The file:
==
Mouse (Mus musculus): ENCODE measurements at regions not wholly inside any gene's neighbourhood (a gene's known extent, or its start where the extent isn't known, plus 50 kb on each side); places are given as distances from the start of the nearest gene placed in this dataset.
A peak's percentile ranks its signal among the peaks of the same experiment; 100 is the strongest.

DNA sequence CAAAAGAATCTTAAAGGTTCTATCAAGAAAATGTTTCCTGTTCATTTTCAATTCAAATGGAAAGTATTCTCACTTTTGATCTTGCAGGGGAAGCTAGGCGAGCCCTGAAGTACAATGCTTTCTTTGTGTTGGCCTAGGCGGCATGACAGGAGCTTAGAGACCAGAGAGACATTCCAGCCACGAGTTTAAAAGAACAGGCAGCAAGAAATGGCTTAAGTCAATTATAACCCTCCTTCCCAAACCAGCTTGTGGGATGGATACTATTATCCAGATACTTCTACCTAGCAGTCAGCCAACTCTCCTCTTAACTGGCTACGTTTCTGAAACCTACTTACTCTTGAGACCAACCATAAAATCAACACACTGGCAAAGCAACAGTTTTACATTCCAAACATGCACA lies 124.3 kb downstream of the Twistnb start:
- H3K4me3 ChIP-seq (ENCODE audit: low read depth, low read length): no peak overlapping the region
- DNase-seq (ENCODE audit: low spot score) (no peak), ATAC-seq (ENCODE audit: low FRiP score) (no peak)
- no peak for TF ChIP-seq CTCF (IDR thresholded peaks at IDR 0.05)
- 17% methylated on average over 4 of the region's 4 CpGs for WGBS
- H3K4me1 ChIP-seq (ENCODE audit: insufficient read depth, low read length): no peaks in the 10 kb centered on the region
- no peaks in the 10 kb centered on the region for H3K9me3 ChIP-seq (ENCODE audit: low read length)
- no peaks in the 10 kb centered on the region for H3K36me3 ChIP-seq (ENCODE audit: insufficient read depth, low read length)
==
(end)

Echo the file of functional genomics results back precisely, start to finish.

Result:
Mouse (Mus musculus): ENCODE measurements at regions not wholly inside any gene's neighbourhood (a gene's known extent, or its start where the extent isn't known, plus 50 kb on each side); places are given as distances from the start of the nearest gene placed in this dataset.
A peak's percentile ranks its signal among the peaks of the same experiment; 100 is the strongest.

DNA sequence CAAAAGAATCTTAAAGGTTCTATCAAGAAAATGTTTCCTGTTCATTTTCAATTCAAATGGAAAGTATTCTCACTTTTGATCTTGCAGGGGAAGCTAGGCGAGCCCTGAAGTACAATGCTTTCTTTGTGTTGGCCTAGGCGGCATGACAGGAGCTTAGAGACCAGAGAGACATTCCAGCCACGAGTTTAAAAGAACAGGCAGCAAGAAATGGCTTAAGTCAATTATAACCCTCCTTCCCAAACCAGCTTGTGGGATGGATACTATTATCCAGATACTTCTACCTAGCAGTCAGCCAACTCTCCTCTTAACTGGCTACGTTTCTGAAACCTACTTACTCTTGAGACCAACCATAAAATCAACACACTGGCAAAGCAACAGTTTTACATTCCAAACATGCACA lies 124.3 kb downstream of the Twistnb start:
- H3K4me3 ChIP-seq (ENCODE audit: low read depth, low read length): no peak overlapping the region
- DNase-seq (ENCODE audit: low spot score) (no peak), ATAC-seq (ENCODE audit: low FRiP score) (no peak)
- no peak for TF ChIP-seq CTCF (IDR thresholded peaks at IDR 0.05)
- 17% methylated on average over 4 of the region's 4 CpGs for WGBS
- H3K4me1 ChIP-seq (ENCODE audit: insufficient read depth, low read length): no peaks in the 10 kb centered on the region
- no peaks in the 10 kb centered on the region for H3K9me3 ChIP-seq (ENCODE audit: low read length)
- no peaks in the 10 kb centered on the region for H3K36me3 ChIP-seq (ENCODE audit: insufficient read depth, low read length)